Humanities scholars are increasingly using new methods and tools for exploring digital collections. Drawn from examples from the recently launched Journal of Digital Humanities, as well as research at the Roy Rosenzweig Center for History and New Media, Dan Cohen will go over an array of software approaches, from text mining to digital maps to visualizations at this lunchtime workshop. He will also discuss critical behind-the-scenes elements such as the preparation of data and the necessity of project management and collaboration in digital projects.

Please RSVP:
Download the poster here.
Check out the Digital_Humanities blog:

This event is free and open to the public. Light refreshments will be served.

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Eugene Ostashevsky
‘An Invitation for Me to Think’
Thursday, April 11
20 Cooper Square, 5th Floor (directions)

Eugene Ostashevsky (Master Teacher, LSP FAS; 2010-2011 HI Fellow) launches his translation of the book An Invitation for Me to Think by Alexander Vvedensky, with Michael Kunichika (Assistant Professor, NYU Department of Russian and Slavic Studies; 2010-2011 HI Fellow) and Richard Sieburth (Professor, NYU Departments of French and Comparative Literature).

“Pussy Riot are Vvedensky’s disciples and his heirs. Katya, Masha, and I are in jail but I don’t consider that we’ve been defeated. According to the official report, Alexander Vvedensky died on December 20, 1941. We don’t know the cause, whether it was dysentery in the train after his arrest or a bullet from a guard. It was somewhere on the railway line between Voronezh and Kazan. His principle of “bad rhythm” is our own. He wrote: “It happens that two rhythms will come into your head, a good one and a bad one and I choose the bad one. It will be the right one.”  It is believed that the OBERIU dissidents are dead, but they live on. They are persecuted but they do not die.”
  – Pussy Riot [Nadezhda Tolokonnikova’s closing statement at their trial in August 2012]

“I raise[d] my hand against concepts,” wrote Alexander Vvedensky, “I enacted a poetic critique of reason.” This weirdly and wonderfully philosophical poet was born in 1904, grew up in the midst of war and revolution, and reached his artistic maturity as Stalin was twisting the meaning of words in grotesque and lethal ways. Vvedensky (with Daniil Kharms the major figure in the short) lived underground avant-garde group OBERIU (a neologism for “the union for real art”) responded with a poetry that explodes stable meaning into shimmering streams of provocation and invention. A Vvedensky poem is like a crazy party full of theater, film, magic tricks, jugglery, and feasting. Curious characters appear and disappear, euphoria keeps company with despair, outrageous assertions lead to epic shouting matches, and perhaps it all breaks off with one lonely person singing a song.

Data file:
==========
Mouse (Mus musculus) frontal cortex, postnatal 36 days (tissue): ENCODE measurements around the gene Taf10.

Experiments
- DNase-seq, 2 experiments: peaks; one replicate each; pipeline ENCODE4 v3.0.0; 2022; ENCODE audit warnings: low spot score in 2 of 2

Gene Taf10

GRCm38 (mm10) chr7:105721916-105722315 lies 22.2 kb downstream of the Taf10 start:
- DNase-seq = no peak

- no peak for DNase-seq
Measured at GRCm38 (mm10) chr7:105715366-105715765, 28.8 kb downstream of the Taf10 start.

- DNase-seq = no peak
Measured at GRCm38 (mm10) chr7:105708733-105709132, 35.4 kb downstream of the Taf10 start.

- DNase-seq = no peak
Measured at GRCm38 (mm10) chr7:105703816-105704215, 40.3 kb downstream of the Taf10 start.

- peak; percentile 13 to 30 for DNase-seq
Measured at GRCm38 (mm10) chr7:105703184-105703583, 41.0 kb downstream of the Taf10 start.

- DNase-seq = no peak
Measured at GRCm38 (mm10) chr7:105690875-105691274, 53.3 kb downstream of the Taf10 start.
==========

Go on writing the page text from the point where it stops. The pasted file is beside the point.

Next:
A Vvedensky poem doesn’t make a statement. It is an event. Vvedensky’s poetry was unpublishable during his lifetime; he made a living as a writer for children before dying under arrest in 1942, and he remains the least known of the great twentieth-century Russian poets. This is his first book to appear in English. The translations by Eugene Ostashevsky and Matvei Yankelevich, outstanding poets in their own right, are as astonishingly alert and alive as the originals.

Eugene Ostashevsky is the author of the poetry collections The Life and Opinions of DJ Spinoza and Iterature, both published by Ugly Duckling Presse. He is the editor of OBERIU: An Anthology of Russian Absurdism, the first collection of writings by Vvedensky and friends in English translation. Ostashevsky teaches in the Liberal Studies Program at New York University.

Please RSVP:
Download the poster here.

Part of the Great Books in the Humanities series.

This event is free and open to the public. A reception will follow.